Under construction of Sunderland plant.(1985)


‘Another element of culture shock arose from differences in corporate culture. The Japanese employee is deeply respectful of his superiors and of people with knowledge and/or experience. Young people are not directly taught what to do by their bosses. Instead, they have to learn how to do their jobs by watching how their superiors do their jobs. On the other hand, Westerners place great importance on the transfer of knowledge. Superiors have a responsibility to pass on their knowledge and experience to younger people. To do this, they train their subordinates directly. Young people in the West take it for granted that they will be taught in this way and as a result, younger employees were feeling frustrated and wondering why their superiors weren’t teaching them.

‘It’s a difference in thinking about what leadership is. Young Western employees wanted their relations with their Japanese superiors to be on an equal footing, the way they are with Western bosses, while the Japanese leaders were unhappy because they felt that the young employees weren’t really listening to them. I found myself explaining this cultural difference to both Japanese and Western people through late 1980’s.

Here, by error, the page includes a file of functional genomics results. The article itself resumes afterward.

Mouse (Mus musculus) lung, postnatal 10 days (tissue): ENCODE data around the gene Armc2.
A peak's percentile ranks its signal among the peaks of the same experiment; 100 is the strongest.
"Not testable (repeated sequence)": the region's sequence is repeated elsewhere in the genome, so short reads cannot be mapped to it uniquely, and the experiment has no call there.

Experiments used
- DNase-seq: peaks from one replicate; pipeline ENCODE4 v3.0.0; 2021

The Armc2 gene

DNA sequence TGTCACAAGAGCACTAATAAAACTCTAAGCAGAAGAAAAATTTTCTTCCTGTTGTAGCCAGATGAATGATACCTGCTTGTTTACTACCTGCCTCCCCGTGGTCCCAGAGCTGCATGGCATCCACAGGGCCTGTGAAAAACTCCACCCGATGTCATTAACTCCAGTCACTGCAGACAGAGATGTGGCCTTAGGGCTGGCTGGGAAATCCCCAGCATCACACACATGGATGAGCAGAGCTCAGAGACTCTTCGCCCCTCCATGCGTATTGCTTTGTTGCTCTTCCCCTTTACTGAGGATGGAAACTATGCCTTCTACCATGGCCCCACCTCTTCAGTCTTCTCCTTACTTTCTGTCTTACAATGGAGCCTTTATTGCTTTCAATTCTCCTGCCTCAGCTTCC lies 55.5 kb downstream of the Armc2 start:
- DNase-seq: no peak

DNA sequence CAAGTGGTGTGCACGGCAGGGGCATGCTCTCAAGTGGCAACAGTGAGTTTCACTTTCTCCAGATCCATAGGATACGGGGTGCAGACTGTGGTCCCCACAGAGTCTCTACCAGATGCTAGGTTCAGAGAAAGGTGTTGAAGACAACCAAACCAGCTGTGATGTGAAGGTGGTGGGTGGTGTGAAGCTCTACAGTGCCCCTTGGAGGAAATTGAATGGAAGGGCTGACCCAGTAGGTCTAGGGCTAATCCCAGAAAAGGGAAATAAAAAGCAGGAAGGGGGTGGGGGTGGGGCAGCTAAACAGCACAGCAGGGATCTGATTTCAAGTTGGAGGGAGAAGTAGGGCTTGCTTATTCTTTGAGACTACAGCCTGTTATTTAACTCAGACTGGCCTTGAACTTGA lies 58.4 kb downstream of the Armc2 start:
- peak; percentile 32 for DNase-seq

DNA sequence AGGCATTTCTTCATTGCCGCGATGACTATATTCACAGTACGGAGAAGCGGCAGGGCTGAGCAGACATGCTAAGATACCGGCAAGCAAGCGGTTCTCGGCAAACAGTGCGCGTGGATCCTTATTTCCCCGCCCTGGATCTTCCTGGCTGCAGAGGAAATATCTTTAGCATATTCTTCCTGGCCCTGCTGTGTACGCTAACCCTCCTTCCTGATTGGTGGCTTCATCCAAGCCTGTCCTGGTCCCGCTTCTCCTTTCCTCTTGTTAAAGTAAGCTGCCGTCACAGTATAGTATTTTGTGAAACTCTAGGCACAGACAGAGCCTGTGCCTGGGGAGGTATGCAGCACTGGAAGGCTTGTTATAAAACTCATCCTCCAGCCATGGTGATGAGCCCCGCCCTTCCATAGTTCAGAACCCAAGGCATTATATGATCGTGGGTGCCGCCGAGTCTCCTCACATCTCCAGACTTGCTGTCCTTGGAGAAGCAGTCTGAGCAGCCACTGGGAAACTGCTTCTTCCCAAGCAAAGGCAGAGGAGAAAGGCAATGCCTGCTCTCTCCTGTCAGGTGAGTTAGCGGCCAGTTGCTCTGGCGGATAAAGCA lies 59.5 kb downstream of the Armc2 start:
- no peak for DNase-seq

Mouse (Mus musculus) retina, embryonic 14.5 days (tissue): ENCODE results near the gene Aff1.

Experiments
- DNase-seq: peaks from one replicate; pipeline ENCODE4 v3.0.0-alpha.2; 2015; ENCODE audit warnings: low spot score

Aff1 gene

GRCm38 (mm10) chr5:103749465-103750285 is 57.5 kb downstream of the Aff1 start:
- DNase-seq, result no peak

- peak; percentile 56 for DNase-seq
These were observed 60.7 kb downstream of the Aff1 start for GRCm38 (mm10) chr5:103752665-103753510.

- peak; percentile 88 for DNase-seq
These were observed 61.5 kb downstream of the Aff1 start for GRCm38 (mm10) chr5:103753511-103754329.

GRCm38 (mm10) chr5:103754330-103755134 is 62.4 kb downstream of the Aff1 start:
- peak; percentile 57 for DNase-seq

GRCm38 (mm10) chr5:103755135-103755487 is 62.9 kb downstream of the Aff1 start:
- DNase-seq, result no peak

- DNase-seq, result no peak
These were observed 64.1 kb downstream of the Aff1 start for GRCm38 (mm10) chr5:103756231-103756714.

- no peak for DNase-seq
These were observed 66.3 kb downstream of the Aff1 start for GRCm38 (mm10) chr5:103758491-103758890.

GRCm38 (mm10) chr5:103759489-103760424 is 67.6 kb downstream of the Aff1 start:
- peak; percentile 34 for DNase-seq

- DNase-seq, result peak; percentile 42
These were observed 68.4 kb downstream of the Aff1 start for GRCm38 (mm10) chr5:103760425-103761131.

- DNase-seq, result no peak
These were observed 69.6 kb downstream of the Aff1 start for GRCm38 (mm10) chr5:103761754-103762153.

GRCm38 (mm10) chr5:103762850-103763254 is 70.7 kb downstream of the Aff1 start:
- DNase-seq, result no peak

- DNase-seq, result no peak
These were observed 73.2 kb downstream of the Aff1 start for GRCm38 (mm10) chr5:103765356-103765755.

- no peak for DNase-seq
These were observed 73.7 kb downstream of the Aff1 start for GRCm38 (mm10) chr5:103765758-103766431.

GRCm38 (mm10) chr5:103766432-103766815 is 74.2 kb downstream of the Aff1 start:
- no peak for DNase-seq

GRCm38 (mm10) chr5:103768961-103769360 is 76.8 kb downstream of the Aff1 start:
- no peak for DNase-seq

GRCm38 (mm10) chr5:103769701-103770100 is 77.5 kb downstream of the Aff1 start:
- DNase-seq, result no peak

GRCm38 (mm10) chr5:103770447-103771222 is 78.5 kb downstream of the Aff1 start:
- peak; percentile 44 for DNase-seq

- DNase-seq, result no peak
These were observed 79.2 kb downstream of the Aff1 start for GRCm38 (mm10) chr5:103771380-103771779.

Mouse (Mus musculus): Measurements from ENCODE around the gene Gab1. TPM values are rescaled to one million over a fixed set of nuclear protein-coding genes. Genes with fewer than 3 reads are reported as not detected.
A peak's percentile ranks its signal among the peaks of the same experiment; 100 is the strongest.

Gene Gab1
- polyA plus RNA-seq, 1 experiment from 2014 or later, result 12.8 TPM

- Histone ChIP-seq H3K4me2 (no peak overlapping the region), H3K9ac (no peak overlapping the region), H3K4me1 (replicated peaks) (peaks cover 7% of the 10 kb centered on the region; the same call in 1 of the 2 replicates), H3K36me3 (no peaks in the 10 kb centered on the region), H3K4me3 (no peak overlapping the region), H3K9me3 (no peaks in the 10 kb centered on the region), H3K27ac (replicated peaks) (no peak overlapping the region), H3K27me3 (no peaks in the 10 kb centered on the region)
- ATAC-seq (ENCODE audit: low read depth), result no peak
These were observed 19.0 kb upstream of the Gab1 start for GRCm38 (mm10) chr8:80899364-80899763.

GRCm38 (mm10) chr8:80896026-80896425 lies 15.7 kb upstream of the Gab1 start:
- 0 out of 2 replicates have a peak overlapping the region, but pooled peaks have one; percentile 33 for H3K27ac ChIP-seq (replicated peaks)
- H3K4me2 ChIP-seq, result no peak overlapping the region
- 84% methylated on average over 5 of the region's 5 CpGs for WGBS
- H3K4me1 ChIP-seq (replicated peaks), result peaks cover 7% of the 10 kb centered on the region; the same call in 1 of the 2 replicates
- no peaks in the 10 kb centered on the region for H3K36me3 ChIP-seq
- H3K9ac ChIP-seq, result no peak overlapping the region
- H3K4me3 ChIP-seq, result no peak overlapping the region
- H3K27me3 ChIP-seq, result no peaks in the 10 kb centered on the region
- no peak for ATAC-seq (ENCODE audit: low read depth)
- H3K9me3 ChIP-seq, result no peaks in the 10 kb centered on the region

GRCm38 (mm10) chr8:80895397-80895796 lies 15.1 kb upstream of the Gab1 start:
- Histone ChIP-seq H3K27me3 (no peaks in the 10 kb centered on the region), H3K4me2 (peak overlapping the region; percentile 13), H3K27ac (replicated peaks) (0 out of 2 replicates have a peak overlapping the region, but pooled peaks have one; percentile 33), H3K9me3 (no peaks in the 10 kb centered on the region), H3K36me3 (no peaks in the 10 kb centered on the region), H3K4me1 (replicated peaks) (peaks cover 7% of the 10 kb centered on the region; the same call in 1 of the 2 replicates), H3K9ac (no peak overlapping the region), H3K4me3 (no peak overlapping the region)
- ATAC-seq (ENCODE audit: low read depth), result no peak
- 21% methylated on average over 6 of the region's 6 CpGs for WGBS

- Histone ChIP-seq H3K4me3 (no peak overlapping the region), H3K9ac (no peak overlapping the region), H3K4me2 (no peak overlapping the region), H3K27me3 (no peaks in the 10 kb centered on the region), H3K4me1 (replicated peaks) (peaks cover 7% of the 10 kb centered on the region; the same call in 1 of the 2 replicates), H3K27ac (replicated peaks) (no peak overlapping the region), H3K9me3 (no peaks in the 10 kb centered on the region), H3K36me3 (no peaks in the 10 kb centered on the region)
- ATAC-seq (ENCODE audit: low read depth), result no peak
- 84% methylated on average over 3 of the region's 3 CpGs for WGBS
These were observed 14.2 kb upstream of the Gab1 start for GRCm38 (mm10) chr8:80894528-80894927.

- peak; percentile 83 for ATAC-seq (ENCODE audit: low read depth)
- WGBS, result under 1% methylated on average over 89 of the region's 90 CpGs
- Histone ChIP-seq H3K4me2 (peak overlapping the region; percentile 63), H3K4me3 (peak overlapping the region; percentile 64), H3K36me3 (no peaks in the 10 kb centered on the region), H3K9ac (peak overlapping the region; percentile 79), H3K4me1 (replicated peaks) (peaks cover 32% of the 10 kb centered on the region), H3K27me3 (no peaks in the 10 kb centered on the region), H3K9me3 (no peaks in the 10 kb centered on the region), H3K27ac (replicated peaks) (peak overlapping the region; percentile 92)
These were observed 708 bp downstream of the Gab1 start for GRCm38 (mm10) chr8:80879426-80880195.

Personally, I felt that learning about different cultures was essential in upgrading my own thought patterns. So it was a lot of work, but I enjoyed tackling it.’

The appearance of Nissan Motor Manufacturing (UK) Ltd

The Japanese staff were at pains to learn Western ways and the Western staff worked hard to understand Japanese ways. Sir Ian said that a positive atmosphere gradually started to set in as people worked to solve the problems together by learning from each other. ‘In particular, I found the concept of kaizen to be outstanding at the gemba and I was also very impressed by the operational approach to viewing the gemba, understanding it, and thinking about things at the level of the gemba. We as Westerners learned a lot from Japan.’
Integrating the superior aspects of Europe and America on the one hand and Japan on the other became the Sunderland way and this approach later spread to Germany and Spain and finally to all of Nissan’s subsidiaries in Europe.

The Sunderland plant is where Sir Ian spent most of the heyday of his career. I heard that the corporate loyalty of the British employees was so high that some went on business trips abroad wearing plant uniforms. Sir Ian is still in touch with staff members with whom he worked at the plant. What does Sunderland mean to him?